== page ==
But that is 7-ft3 (198 liter) loss on EPA basis, not sure if that is true volume loss.

    If we *assume* it's true volume, then EU cargo volume is 502-198 = 304-liters (10.7-ft3). EPA basis could be as high as 20-ft3 but the caveat is: buyer beware of EPA cargo number.
     
    #32 wjtracy, Apr 2, 2016
    Last edited: Apr 2, 2016
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  13. Trollbait

    Trollbait It's a D&D thing

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    In one of these threads where cargo space came up, I posted the UK cargo numbers for the A3 wagon and its E-tron PHEV, because it uses a 8.8kWh pack also. What I can recall is that the plug in lost 100L of cargo space under VDA, and 10L from the fuel tank.

    VDA is the method using standard sized blocks. It will under report total volume as you can't cram the blocks into every nook and crammy, but it is a better measurement of usable space. I don't know if it is the same or just a similar method the EPA uses for trunks.

    PS: If the Prime truly loses 7ft{3}, it will just meet the EPA's midsize class. Midsize starts at 110ft{3}, and the new Volt just misses it. It will be 111ft{3} vs. 109ft{3} between the two. With the Volt starting at under $34k with delivery, Toyota is going to have to get the price right.
    Compare Side-by-Side

     
    #33 Trollbait, Apr 2, 2016
    Last edited: Apr 2, 2016
  14. KrPtNk

    KrPtNk Active Member

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    I don't understand why they don't use some kind of an inflatable bag, block off the area forward of the rear seats and fill it it with a measured amount of air.
     
  15. wjtracy

    wjtracy Senior Member

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    Good question.
    I think the auto companies can tell us exactly the cargo volumes from their CAD drawings, so for them it is a choice how to show the data to the public (bigger cargo space is presumably the US trend right now).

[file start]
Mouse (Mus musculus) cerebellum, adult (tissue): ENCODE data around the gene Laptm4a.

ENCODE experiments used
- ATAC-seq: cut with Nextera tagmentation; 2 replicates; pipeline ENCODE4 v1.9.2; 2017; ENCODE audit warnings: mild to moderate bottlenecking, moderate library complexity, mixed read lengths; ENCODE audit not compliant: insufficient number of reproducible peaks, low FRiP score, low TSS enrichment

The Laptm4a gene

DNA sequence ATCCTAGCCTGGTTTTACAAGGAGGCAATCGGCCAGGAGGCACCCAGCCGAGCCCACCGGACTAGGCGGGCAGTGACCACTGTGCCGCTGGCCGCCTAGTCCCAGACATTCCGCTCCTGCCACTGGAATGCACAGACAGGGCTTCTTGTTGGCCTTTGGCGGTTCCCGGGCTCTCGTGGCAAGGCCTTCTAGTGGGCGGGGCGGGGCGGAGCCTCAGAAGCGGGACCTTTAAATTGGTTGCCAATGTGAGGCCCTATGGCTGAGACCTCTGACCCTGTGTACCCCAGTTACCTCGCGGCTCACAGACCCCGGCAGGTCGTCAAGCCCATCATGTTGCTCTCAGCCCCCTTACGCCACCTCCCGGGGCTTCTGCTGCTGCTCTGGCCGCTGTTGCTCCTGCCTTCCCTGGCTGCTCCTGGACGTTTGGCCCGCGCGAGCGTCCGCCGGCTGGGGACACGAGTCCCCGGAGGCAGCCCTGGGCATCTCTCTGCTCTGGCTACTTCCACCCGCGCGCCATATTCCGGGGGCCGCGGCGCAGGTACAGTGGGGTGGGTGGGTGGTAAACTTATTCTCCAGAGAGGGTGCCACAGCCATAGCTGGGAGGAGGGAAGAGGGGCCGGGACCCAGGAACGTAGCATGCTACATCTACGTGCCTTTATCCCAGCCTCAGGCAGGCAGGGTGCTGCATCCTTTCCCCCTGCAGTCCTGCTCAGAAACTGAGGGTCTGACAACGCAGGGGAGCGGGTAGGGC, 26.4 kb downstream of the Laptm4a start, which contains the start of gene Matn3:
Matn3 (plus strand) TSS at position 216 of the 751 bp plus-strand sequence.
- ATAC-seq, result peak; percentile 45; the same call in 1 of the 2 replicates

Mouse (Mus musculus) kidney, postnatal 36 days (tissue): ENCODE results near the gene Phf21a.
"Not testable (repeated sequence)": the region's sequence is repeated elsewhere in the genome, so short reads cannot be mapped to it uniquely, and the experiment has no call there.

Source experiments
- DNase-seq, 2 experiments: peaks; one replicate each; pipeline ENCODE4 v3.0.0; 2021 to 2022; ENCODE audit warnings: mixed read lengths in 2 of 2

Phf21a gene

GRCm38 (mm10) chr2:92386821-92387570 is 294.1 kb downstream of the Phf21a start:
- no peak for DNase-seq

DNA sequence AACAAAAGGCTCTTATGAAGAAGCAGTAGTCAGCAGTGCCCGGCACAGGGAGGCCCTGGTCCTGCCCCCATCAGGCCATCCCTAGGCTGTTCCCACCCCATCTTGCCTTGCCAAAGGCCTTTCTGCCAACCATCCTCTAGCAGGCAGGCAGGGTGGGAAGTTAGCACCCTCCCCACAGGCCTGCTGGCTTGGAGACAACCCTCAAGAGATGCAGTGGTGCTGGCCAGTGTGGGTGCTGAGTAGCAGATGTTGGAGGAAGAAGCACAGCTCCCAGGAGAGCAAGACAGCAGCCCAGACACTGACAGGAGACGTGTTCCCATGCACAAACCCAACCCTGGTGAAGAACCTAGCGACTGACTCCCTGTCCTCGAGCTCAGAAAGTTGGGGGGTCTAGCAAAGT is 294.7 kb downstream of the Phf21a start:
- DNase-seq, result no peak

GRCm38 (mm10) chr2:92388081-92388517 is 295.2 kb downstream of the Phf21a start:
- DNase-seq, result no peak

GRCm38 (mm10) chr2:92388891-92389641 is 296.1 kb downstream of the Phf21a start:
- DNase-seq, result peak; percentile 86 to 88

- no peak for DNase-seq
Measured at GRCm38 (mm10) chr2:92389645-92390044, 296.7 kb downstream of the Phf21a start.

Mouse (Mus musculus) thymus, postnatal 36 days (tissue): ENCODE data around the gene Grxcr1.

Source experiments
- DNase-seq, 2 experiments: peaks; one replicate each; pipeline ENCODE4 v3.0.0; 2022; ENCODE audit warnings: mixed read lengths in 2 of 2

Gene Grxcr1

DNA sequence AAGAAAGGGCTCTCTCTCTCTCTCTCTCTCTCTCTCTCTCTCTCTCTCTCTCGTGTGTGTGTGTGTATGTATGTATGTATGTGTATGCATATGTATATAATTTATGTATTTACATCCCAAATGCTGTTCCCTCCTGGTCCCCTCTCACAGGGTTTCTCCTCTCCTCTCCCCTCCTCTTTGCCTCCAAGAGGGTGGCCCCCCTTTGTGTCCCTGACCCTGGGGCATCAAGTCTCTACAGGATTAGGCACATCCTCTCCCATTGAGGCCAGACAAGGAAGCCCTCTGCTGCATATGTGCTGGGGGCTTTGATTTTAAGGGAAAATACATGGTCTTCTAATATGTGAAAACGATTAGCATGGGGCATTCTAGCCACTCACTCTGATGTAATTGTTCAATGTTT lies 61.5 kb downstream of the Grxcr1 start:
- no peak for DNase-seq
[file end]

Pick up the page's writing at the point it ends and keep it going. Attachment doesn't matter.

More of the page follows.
I am working up an explanation of Prius Gen2 to Gen4 cargo space, suffice it to say I need to invoke a transition zone above the rear seat that can be chosen to be called either passenger space or cargo space via the US EPA definition.
     
  16. Trollbait

    Trollbait It's a D&D thing

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    Then you got to account for the pressure and temperature of the air.;)
    I think the multiple standards for measuring were written by the SAE. Using standard sized blocks is the best, IMHO, for it gives an idea on the volume of luggage and shopping bags could be fit in the cargo space. I don't know why it isn't used for cargo spaces outside of trunks in the US.
    The EPA also ignores the space of front trunks on the Teslas.
     
  17. wjtracy

    wjtracy Senior Member

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    see further detailed discussion of Gen2-Gen4 over here:
    2016 Prius Product Info | Page 4 | PriusChat
     
  18. KrPtNk

    KrPtNk Active Member

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    I think that temperature and pressure values would be easy to establish and account for in computing the volume.
     
  19. wjtracy

    wjtracy Senior Member

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    It is even something Consumer Reports could do...I assume it's very political and the autos want flexibilty to over report, and EPA wants to give them that option, and CR wants to be politically correct on cars so they want to support EPA (is my opinion).
     
  20. Tideland Prius

    Tideland Prius Moderator of the North
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    @wjtracy Here's the Canadian number

    upload_2018-2-5_19-24-3.png